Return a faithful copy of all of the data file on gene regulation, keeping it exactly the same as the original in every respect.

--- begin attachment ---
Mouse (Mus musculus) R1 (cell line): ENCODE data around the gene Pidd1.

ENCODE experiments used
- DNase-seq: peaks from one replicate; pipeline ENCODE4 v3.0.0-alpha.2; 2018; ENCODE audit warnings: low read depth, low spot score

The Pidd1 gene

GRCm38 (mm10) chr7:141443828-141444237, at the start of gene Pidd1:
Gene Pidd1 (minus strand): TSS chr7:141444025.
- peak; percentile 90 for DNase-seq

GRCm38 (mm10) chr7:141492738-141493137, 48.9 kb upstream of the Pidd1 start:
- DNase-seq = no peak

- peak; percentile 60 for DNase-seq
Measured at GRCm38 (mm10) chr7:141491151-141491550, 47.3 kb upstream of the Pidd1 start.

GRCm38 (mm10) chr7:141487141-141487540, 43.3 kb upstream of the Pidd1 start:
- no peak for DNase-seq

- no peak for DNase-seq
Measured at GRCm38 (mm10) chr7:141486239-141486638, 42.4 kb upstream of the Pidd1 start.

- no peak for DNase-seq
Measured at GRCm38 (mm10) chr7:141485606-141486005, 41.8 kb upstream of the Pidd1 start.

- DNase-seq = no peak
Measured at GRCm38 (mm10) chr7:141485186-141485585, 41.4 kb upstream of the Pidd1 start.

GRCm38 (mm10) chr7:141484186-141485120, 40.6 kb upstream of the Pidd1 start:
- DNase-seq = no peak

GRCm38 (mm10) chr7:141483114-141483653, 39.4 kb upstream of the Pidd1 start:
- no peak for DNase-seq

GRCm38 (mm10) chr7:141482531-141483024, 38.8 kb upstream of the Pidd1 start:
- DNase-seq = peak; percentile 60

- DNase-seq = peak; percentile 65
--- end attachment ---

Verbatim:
Mouse (Mus musculus) R1 (cell line): ENCODE data around the gene Pidd1.

ENCODE experiments used
- DNase-seq: peaks from one replicate; pipeline ENCODE4 v3.0.0-alpha.2; 2018; ENCODE audit warnings: low read depth, low spot score

The Pidd1 gene

GRCm38 (mm10) chr7:141443828-141444237, at the start of gene Pidd1:
Gene Pidd1 (minus strand): TSS chr7:141444025.
- peak; percentile 90 for DNase-seq

GRCm38 (mm10) chr7:141492738-141493137, 48.9 kb upstream of the Pidd1 start:
- DNase-seq = no peak

- peak; percentile 60 for DNase-seq
Measured at GRCm38 (mm10) chr7:141491151-141491550, 47.3 kb upstream of the Pidd1 start.

GRCm38 (mm10) chr7:141487141-141487540, 43.3 kb upstream of the Pidd1 start:
- no peak for DNase-seq

- no peak for DNase-seq
Measured at GRCm38 (mm10) chr7:141486239-141486638, 42.4 kb upstream of the Pidd1 start.

- no peak for DNase-seq
Measured at GRCm38 (mm10) chr7:141485606-141486005, 41.8 kb upstream of the Pidd1 start.

- DNase-seq = no peak
Measured at GRCm38 (mm10) chr7:141485186-141485585, 41.4 kb upstream of the Pidd1 start.

GRCm38 (mm10) chr7:141484186-141485120, 40.6 kb upstream of the Pidd1 start:
- DNase-seq = no peak

GRCm38 (mm10) chr7:141483114-141483653, 39.4 kb upstream of the Pidd1 start:
- no peak for DNase-seq

GRCm38 (mm10) chr7:141482531-141483024, 38.8 kb upstream of the Pidd1 start:
- DNase-seq = peak; percentile 60

- DNase-seq = peak; percentile 65